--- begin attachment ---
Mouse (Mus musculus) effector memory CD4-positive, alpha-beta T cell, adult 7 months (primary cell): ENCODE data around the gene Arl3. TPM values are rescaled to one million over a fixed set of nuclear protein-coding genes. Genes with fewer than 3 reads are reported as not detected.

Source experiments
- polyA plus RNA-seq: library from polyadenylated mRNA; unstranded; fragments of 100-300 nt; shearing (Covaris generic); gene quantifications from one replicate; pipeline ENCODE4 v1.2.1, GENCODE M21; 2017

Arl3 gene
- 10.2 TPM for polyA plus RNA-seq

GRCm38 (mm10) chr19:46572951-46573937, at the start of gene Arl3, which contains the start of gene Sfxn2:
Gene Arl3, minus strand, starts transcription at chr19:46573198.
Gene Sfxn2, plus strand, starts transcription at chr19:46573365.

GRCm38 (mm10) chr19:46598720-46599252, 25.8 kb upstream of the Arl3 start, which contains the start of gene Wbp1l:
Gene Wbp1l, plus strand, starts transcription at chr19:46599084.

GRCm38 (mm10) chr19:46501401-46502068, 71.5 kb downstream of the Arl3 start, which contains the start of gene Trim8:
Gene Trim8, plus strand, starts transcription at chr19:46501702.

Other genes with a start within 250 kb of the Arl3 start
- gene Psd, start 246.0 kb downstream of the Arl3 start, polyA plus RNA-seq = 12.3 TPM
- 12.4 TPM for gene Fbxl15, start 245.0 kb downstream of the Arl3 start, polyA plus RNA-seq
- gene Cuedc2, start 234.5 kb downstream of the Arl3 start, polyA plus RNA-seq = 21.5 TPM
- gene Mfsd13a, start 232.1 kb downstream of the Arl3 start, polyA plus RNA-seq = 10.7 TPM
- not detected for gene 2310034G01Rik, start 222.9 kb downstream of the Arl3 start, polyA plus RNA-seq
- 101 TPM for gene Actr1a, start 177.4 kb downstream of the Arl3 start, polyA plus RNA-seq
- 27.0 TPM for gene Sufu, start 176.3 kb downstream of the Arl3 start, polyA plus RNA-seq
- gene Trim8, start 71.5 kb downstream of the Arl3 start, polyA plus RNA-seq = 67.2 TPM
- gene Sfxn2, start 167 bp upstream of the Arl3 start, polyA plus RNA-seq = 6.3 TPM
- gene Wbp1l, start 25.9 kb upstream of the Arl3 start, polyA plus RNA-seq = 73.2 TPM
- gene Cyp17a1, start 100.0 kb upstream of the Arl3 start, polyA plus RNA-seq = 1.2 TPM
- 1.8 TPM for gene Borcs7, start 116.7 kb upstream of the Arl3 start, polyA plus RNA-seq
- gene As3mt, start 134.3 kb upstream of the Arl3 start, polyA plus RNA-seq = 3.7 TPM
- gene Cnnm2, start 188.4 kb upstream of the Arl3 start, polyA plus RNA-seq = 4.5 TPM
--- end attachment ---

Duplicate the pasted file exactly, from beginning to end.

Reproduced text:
Mouse (Mus musculus) effector memory CD4-positive, alpha-beta T cell, adult 7 months (primary cell): ENCODE data around the gene Arl3. TPM values are rescaled to one million over a fixed set of nuclear protein-coding genes. Genes with fewer than 3 reads are reported as not detected.

Source experiments
- polyA plus RNA-seq: library from polyadenylated mRNA; unstranded; fragments of 100-300 nt; shearing (Covaris generic); gene quantifications from one replicate; pipeline ENCODE4 v1.2.1, GENCODE M21; 2017

Arl3 gene
- 10.2 TPM for polyA plus RNA-seq

GRCm38 (mm10) chr19:46572951-46573937, at the start of gene Arl3, which contains the start of gene Sfxn2:
Gene Arl3, minus strand, starts transcription at chr19:46573198.
Gene Sfxn2, plus strand, starts transcription at chr19:46573365.

GRCm38 (mm10) chr19:46598720-46599252, 25.8 kb upstream of the Arl3 start, which contains the start of gene Wbp1l:
Gene Wbp1l, plus strand, starts transcription at chr19:46599084.

GRCm38 (mm10) chr19:46501401-46502068, 71.5 kb downstream of the Arl3 start, which contains the start of gene Trim8:
Gene Trim8, plus strand, starts transcription at chr19:46501702.

Other genes with a start within 250 kb of the Arl3 start
- gene Psd, start 246.0 kb downstream of the Arl3 start, polyA plus RNA-seq = 12.3 TPM
- 12.4 TPM for gene Fbxl15, start 245.0 kb downstream of the Arl3 start, polyA plus RNA-seq
- gene Cuedc2, start 234.5 kb downstream of the Arl3 start, polyA plus RNA-seq = 21.5 TPM
- gene Mfsd13a, start 232.1 kb downstream of the Arl3 start, polyA plus RNA-seq = 10.7 TPM
- not detected for gene 2310034G01Rik, start 222.9 kb downstream of the Arl3 start, polyA plus RNA-seq
- 101 TPM for gene Actr1a, start 177.4 kb downstream of the Arl3 start, polyA plus RNA-seq
- 27.0 TPM for gene Sufu, start 176.3 kb downstream of the Arl3 start, polyA plus RNA-seq
- gene Trim8, start 71.5 kb downstream of the Arl3 start, polyA plus RNA-seq = 67.2 TPM
- gene Sfxn2, start 167 bp upstream of the Arl3 start, polyA plus RNA-seq = 6.3 TPM
- gene Wbp1l, start 25.9 kb upstream of the Arl3 start, polyA plus RNA-seq = 73.2 TPM
- gene Cyp17a1, start 100.0 kb upstream of the Arl3 start, polyA plus RNA-seq = 1.2 TPM
- 1.8 TPM for gene Borcs7, start 116.7 kb upstream of the Arl3 start, polyA plus RNA-seq
- gene As3mt, start 134.3 kb upstream of the Arl3 start, polyA plus RNA-seq = 3.7 TPM
- gene Cnnm2, start 188.4 kb upstream of the Arl3 start, polyA plus RNA-seq = 4.5 TPM